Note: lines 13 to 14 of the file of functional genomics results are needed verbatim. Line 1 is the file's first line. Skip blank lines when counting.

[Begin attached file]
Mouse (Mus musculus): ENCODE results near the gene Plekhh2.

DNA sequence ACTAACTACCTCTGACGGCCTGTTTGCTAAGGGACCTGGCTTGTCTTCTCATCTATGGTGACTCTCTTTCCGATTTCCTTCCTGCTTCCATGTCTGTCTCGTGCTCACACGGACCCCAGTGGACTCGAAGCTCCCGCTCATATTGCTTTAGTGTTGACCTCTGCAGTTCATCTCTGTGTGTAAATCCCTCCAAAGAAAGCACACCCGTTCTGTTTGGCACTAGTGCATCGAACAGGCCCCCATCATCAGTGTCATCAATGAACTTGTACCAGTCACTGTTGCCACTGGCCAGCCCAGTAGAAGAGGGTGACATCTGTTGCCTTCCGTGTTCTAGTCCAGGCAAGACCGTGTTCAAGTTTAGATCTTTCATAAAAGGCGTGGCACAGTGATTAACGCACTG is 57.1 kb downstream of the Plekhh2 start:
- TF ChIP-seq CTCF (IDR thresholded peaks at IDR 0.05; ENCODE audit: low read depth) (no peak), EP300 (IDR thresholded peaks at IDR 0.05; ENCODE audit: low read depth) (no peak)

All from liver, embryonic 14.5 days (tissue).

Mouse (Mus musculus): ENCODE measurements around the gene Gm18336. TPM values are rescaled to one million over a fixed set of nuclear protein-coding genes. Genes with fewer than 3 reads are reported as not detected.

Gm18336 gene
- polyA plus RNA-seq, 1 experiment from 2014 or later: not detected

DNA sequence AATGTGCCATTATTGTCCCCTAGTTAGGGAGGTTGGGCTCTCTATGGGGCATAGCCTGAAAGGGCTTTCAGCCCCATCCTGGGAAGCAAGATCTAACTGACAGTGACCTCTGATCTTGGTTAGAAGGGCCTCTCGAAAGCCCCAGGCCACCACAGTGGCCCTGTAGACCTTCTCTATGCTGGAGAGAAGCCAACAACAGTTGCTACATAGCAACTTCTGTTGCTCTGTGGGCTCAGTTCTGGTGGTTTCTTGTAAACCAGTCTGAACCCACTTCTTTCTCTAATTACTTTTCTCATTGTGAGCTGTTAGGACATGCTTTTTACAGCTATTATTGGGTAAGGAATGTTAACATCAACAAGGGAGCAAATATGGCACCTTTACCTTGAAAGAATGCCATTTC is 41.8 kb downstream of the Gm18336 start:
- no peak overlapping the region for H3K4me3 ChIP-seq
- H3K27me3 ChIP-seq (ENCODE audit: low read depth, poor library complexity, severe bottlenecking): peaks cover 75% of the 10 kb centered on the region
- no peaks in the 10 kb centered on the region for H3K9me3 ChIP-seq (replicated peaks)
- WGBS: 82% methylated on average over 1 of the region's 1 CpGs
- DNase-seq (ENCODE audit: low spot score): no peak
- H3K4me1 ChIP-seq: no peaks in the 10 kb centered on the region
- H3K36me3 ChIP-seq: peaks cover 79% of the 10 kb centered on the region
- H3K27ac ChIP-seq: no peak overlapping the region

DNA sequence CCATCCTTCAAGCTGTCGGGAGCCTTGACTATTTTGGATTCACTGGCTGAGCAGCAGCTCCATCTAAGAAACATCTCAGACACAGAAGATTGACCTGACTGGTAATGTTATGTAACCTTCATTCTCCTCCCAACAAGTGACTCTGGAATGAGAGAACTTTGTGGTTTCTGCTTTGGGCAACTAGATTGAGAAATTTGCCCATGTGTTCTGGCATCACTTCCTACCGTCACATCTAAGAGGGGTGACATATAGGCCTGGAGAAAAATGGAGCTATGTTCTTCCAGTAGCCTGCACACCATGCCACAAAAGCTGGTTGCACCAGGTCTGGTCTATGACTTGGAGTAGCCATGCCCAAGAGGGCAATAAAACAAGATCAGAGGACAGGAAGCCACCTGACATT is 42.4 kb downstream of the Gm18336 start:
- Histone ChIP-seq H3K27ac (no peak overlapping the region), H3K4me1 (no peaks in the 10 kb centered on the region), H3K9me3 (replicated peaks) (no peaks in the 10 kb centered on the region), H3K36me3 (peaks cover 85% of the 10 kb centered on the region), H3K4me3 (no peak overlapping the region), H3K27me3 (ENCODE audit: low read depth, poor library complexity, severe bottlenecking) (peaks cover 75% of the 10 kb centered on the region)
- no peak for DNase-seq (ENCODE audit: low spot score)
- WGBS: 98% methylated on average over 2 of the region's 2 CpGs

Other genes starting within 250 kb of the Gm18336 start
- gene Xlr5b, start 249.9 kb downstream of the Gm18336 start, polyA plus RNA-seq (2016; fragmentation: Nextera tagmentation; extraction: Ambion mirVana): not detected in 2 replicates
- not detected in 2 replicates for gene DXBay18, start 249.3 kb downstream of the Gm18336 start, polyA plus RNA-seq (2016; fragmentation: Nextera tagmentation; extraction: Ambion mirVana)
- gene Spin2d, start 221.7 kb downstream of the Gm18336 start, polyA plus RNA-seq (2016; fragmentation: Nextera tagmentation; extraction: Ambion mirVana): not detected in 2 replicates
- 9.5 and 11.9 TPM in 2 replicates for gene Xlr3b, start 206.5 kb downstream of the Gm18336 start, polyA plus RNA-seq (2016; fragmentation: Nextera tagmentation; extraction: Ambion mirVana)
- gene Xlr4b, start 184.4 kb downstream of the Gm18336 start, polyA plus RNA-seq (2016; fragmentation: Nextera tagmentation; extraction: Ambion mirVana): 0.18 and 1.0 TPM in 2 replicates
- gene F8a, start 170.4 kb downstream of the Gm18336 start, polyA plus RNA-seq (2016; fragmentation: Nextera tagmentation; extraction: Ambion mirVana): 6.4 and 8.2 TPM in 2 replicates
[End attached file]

- DNase-seq (ENCODE audit: low spot score): no peak
- H3K4me1 ChIP-seq: no peaks in the 10 kb centered on the region